To obtain intact slabs and blocks of rock known as dimension stone in the trade for architectural purposes, workers must carefully cut rock out of the walls of quarries (a in figure above). (Note that a quarry provides stone, whereas a mine supplies ore.) To cut stone slabs, quarry operators split rock blocks from bedrock by hammering a series of wedges into the rock, or slice it off bedrock by using a wireline saw, a thermal lance, or a water jet. A wireline saw consists of a loop of braided wire moving between two pulleys. In some cases, as the wire moves along the rock surface, the quarry operator spills abrasive (sand or garnet grains) and water onto the wire. The movement of the wire drags the abrasive along the rock and grinds into it. Alternatively, the quarry operator may use a diamond-coated wire, cooled with pure water. A thermal lance looks like a long blowtorch: a flame of burning diesel fuel, stoked by high-pressure air, pulverizes rock and thereby cuts a slot. More recently, quarry operators have begun to use an abrasive water jet, which squirts out water and abrasives at very high pressure, to cut rock.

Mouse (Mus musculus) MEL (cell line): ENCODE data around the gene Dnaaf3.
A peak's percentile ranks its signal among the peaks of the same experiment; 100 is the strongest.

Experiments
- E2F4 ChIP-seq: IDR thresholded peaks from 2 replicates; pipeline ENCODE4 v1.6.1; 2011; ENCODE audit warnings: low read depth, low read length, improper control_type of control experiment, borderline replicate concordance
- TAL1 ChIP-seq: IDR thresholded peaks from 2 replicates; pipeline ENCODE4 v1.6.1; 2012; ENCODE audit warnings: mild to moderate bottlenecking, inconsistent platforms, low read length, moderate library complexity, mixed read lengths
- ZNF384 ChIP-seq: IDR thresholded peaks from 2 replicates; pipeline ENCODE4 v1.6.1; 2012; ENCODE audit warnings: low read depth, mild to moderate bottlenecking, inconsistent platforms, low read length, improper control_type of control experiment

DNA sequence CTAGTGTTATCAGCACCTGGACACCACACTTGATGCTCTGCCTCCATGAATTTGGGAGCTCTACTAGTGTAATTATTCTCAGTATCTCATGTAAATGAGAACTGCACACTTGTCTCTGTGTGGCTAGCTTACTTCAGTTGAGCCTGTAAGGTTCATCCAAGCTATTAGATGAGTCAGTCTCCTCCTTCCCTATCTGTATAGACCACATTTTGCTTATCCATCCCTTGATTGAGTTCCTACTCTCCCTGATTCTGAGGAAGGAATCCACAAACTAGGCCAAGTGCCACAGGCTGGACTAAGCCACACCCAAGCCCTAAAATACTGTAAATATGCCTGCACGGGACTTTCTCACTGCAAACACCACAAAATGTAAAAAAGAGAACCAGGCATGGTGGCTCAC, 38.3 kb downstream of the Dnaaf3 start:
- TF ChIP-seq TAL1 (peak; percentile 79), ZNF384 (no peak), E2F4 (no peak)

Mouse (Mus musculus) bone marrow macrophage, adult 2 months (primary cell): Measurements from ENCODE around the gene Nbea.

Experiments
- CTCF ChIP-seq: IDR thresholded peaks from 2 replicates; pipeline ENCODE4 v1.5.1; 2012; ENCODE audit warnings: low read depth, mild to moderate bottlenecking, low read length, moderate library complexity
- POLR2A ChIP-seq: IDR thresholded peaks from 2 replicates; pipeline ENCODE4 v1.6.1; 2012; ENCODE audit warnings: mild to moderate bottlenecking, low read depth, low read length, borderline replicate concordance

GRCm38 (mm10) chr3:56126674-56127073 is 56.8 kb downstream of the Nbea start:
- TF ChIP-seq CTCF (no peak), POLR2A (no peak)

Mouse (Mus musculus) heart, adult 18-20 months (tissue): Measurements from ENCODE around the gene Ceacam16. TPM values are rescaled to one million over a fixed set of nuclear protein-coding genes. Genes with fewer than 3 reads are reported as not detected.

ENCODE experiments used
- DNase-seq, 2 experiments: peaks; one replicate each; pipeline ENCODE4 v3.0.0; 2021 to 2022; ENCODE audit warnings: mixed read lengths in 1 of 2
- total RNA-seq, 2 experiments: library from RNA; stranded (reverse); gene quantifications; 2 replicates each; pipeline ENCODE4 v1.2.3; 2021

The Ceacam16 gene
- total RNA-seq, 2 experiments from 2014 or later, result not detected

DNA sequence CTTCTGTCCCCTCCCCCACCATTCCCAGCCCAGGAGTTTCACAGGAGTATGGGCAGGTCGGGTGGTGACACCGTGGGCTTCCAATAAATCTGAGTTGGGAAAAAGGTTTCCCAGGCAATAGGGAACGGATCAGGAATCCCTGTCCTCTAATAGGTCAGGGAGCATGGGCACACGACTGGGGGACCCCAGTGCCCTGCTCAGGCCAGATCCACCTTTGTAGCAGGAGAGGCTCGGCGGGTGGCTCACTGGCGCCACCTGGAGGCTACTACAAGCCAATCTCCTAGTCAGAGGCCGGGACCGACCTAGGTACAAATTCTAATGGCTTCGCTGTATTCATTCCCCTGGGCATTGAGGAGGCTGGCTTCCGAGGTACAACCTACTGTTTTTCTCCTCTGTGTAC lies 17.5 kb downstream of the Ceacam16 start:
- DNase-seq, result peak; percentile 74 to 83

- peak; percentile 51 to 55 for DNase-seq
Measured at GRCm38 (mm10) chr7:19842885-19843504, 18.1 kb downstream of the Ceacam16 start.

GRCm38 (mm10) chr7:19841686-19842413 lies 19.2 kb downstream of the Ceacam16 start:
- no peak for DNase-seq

Crushed Stone and Concrete 

Crushed stone forms the substrate of highways and rail roads and serves as the raw material for manufacturing cement, concrete, and asphalt. In crushed-stone quarries (b in figure above), operators use high explosives to break up bedrock into rubble that they then transport by truck to a jaw crusher. This reduces the rubble into usable chunks.